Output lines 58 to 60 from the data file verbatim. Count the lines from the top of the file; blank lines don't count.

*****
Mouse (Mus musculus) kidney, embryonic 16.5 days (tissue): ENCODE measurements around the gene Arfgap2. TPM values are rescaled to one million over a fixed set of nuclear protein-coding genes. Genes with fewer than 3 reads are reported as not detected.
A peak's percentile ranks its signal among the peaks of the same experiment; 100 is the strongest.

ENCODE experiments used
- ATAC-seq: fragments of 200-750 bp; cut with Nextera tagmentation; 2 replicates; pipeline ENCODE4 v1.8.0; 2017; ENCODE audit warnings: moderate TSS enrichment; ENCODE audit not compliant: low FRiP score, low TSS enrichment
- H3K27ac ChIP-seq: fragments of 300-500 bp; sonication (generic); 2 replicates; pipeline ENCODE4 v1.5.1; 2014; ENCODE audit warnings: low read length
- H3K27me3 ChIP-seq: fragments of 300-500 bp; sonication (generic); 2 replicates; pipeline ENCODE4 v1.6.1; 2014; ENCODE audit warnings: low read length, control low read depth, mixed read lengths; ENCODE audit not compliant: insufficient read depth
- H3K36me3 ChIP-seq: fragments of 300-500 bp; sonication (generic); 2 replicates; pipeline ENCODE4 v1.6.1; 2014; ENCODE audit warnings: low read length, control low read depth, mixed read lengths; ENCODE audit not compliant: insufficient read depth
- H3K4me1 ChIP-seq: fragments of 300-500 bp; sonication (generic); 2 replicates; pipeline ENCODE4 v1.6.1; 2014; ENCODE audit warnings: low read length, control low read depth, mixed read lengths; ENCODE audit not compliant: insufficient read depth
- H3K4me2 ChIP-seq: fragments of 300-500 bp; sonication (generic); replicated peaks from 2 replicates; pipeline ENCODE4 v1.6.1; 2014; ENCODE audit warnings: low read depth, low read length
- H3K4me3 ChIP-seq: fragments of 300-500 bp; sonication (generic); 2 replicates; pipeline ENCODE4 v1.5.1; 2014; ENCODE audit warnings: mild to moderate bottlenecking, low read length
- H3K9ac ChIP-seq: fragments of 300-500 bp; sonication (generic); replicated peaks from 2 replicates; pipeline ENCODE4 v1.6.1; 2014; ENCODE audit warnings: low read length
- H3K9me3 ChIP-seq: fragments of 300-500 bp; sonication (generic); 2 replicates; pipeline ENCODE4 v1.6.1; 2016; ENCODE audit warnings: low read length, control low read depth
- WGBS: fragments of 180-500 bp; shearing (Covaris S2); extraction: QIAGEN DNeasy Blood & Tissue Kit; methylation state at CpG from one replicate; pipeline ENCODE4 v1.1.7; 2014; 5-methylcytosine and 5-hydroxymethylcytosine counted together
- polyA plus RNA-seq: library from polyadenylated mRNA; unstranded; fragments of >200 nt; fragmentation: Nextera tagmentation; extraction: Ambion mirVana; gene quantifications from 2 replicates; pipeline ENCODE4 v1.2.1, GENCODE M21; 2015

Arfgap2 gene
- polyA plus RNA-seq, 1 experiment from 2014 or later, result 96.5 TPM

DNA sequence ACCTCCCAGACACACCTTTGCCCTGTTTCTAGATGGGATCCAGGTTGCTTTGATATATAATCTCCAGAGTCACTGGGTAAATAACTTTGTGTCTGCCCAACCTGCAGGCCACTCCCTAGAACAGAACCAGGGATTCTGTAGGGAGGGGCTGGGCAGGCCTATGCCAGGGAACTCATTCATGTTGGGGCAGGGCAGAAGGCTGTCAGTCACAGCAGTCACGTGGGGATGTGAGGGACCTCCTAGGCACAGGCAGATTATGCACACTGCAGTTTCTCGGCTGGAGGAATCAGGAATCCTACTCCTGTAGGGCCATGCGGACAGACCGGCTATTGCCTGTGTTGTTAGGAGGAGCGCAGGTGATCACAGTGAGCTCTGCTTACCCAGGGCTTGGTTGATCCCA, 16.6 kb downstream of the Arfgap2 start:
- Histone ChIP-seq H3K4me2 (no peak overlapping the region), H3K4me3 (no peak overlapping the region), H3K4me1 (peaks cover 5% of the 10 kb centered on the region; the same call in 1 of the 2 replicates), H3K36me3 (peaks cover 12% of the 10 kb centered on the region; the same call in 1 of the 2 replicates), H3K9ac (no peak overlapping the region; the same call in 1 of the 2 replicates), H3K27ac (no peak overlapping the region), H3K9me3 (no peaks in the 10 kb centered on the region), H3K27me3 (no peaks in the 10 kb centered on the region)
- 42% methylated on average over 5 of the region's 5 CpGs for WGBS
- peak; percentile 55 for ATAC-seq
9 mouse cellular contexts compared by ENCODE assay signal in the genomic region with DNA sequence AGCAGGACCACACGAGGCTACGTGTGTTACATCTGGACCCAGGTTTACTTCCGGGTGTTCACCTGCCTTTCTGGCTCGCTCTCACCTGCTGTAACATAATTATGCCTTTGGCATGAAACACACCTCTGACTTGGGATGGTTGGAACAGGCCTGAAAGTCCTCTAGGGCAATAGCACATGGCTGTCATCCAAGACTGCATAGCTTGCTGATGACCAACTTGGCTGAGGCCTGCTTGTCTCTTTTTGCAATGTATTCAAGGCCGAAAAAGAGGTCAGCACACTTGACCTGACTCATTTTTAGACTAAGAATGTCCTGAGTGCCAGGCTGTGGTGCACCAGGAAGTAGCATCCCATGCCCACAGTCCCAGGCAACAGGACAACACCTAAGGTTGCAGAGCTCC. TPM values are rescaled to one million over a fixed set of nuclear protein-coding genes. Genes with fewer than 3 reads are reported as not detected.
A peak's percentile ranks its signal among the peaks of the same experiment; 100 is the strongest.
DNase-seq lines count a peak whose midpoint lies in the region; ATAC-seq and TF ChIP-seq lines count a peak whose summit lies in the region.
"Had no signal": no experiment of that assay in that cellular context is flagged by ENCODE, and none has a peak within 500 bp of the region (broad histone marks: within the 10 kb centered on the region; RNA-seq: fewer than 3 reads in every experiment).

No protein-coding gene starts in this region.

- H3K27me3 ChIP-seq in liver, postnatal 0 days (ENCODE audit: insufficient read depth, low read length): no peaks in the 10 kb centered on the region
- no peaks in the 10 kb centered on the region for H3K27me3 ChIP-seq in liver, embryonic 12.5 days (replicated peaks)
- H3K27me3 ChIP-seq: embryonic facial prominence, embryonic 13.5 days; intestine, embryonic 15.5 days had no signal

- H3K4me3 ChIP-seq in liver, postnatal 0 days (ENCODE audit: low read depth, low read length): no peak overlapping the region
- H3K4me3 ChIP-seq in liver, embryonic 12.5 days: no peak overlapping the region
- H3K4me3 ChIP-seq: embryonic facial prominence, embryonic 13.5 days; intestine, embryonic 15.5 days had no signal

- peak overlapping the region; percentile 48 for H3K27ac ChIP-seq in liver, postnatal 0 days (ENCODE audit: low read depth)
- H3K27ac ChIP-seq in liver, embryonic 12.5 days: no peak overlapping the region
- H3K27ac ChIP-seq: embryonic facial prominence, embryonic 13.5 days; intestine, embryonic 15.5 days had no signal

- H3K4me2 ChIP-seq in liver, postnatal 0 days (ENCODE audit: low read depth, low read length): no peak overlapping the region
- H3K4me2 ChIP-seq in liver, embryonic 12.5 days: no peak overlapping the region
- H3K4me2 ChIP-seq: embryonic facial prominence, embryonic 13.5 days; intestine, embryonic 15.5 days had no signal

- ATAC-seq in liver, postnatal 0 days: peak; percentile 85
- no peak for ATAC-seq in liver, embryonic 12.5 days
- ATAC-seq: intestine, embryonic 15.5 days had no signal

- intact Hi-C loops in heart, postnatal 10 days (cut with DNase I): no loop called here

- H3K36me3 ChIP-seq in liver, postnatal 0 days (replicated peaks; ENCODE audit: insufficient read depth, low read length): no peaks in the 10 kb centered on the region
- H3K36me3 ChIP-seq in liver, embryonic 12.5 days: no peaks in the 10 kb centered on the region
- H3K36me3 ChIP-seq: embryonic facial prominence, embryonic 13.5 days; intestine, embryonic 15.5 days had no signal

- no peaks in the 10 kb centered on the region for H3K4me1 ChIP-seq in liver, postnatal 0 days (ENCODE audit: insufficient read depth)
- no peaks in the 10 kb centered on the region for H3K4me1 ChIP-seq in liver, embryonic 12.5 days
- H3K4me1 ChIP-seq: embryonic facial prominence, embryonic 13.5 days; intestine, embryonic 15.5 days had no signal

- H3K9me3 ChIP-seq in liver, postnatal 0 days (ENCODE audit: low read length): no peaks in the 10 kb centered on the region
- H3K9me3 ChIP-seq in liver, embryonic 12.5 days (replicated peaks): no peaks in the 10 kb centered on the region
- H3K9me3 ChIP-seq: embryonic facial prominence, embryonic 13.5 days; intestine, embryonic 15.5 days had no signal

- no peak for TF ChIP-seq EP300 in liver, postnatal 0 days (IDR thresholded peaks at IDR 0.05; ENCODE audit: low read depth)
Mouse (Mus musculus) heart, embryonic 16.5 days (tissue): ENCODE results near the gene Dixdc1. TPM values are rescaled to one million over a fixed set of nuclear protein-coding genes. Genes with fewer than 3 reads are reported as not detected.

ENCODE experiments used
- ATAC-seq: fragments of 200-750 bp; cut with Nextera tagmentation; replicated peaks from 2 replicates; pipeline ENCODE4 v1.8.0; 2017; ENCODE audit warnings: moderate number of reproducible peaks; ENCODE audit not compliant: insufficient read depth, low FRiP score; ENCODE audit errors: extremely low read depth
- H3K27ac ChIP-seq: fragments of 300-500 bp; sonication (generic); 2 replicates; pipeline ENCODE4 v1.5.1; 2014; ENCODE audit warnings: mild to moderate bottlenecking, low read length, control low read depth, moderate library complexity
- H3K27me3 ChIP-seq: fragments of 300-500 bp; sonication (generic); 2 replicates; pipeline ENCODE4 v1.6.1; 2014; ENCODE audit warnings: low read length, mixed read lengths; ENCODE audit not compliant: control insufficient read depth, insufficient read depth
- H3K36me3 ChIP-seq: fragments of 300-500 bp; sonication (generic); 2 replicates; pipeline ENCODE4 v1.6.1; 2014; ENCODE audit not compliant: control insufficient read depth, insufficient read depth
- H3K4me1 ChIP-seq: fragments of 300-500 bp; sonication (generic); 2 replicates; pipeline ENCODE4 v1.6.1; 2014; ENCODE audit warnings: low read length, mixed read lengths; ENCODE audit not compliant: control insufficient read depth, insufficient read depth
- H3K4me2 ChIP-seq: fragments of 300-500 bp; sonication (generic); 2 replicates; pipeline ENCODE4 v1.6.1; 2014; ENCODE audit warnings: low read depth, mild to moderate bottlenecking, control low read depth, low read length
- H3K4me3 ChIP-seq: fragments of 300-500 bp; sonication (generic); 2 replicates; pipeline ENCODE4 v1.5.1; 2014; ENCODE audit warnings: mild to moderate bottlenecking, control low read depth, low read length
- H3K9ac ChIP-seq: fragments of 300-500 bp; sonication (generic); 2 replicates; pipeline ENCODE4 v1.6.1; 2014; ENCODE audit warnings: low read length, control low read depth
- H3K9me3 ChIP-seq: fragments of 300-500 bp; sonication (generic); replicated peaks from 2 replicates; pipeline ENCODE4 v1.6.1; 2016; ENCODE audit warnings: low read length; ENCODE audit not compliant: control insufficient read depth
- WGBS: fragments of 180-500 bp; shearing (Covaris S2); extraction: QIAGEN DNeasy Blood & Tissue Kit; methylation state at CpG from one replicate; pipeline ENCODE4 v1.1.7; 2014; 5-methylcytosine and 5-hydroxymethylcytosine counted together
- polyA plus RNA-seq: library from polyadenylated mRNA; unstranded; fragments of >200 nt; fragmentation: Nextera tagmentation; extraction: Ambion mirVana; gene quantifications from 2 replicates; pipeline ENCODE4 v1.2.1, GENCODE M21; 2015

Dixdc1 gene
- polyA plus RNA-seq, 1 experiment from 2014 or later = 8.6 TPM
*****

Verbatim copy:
- H3K4me1 ChIP-seq: fragments of 300-500 bp; sonication (generic); 2 replicates; pipeline ENCODE4 v1.6.1; 2014; ENCODE audit warnings: low read length, mixed read lengths; ENCODE audit not compliant: control insufficient read depth, insufficient read depth
- H3K4me2 ChIP-seq: fragments of 300-500 bp; sonication (generic); 2 replicates; pipeline ENCODE4 v1.6.1; 2014; ENCODE audit warnings: low read depth, mild to moderate bottlenecking, control low read depth, low read length
- H3K4me3 ChIP-seq: fragments of 300-500 bp; sonication (generic); 2 replicates; pipeline ENCODE4 v1.5.1; 2014; ENCODE audit warnings: mild to moderate bottlenecking, control low read depth, low read length